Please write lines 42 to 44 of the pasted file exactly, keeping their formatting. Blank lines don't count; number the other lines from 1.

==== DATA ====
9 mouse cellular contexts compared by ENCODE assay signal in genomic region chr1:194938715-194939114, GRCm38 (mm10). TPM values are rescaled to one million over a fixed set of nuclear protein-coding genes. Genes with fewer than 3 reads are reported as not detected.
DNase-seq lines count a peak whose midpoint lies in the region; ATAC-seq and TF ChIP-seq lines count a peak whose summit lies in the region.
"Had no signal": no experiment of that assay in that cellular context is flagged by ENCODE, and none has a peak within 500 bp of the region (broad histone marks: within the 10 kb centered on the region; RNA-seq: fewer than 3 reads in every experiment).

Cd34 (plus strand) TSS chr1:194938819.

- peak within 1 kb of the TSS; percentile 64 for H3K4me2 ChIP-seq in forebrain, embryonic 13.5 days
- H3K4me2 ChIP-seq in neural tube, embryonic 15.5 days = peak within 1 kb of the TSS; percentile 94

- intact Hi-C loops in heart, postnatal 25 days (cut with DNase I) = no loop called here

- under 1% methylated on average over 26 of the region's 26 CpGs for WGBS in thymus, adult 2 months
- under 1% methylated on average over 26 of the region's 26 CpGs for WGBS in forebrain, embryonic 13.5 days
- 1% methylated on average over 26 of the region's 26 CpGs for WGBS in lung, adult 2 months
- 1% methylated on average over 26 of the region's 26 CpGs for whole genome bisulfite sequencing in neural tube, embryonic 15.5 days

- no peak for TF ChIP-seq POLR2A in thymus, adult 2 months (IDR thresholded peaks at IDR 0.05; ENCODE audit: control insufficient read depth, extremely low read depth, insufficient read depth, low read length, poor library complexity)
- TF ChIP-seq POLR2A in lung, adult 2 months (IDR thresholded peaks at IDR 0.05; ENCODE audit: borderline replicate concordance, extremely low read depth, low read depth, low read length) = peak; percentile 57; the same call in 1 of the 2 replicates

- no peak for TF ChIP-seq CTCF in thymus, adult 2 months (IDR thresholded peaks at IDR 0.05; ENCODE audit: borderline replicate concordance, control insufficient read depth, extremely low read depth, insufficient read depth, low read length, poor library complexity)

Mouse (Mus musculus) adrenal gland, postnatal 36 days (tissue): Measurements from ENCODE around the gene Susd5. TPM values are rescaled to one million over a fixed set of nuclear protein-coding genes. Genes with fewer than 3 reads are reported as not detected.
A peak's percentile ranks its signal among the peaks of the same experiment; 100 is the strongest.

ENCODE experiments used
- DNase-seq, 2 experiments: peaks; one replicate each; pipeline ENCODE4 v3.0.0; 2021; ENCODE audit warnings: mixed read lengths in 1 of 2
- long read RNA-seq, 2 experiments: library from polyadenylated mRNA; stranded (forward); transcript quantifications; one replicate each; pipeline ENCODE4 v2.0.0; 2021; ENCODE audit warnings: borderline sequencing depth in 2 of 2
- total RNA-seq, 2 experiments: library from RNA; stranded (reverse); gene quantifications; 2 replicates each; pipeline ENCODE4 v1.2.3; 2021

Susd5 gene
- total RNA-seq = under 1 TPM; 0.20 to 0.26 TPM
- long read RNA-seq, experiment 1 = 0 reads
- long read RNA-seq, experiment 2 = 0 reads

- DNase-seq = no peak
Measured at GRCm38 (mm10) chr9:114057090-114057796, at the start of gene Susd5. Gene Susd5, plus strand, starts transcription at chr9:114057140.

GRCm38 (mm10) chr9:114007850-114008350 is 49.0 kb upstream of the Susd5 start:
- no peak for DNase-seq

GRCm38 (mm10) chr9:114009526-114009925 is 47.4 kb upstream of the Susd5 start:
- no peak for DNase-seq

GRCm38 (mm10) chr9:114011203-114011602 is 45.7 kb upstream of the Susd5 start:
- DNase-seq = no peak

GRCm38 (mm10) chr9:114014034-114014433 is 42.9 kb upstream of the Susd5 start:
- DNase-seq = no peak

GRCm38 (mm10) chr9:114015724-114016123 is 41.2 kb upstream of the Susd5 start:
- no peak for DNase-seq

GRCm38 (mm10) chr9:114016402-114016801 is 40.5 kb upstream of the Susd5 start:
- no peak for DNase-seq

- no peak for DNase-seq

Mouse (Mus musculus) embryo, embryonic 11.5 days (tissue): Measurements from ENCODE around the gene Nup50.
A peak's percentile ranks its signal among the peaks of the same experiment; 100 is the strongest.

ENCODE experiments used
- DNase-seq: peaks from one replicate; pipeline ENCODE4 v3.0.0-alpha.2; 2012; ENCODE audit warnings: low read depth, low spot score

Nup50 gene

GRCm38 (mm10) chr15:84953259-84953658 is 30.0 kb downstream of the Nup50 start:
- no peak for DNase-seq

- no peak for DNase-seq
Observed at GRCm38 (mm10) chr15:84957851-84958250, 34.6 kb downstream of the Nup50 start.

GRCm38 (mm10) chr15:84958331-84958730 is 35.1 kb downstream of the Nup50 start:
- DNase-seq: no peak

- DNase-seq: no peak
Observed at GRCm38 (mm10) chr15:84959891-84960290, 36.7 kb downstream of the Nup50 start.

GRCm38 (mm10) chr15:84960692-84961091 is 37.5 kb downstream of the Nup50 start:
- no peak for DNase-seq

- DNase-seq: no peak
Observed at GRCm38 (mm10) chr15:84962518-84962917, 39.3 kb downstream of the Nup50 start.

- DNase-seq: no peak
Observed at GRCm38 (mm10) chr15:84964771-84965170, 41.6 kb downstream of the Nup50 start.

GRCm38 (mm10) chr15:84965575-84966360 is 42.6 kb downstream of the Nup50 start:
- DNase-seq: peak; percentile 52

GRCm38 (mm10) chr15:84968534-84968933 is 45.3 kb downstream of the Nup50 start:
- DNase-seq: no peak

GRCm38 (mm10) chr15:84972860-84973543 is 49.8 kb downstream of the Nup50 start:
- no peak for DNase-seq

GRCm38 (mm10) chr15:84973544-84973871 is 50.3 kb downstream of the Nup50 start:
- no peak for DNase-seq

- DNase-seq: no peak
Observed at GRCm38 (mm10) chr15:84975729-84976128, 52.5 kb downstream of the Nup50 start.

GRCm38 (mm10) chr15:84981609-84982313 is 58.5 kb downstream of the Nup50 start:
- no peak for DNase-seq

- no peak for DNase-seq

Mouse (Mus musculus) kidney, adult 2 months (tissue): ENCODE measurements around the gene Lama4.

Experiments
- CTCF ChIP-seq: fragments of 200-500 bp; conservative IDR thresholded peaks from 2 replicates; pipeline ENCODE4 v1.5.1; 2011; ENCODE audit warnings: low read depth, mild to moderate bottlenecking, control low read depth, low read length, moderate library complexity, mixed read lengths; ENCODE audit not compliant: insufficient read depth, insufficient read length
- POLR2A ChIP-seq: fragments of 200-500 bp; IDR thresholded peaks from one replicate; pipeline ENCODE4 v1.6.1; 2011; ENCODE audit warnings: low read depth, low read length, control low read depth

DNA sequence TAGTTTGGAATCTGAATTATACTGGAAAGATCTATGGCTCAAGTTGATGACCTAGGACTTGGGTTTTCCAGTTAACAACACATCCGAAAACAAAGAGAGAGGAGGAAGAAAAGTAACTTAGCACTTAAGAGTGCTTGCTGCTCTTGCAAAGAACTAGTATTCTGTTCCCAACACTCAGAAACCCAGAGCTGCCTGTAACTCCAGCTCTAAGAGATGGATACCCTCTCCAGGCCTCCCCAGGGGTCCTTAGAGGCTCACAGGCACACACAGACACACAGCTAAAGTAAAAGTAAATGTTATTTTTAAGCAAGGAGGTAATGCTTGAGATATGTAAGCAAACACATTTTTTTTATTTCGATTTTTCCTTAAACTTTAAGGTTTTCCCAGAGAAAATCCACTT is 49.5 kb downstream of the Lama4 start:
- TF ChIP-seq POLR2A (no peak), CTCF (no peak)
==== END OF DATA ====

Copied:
ENCODE experiments used
- DNase-seq: peaks from one replicate; pipeline ENCODE4 v3.0.0-alpha.2; 2012; ENCODE audit warnings: low read depth, low spot score

Nup50 gene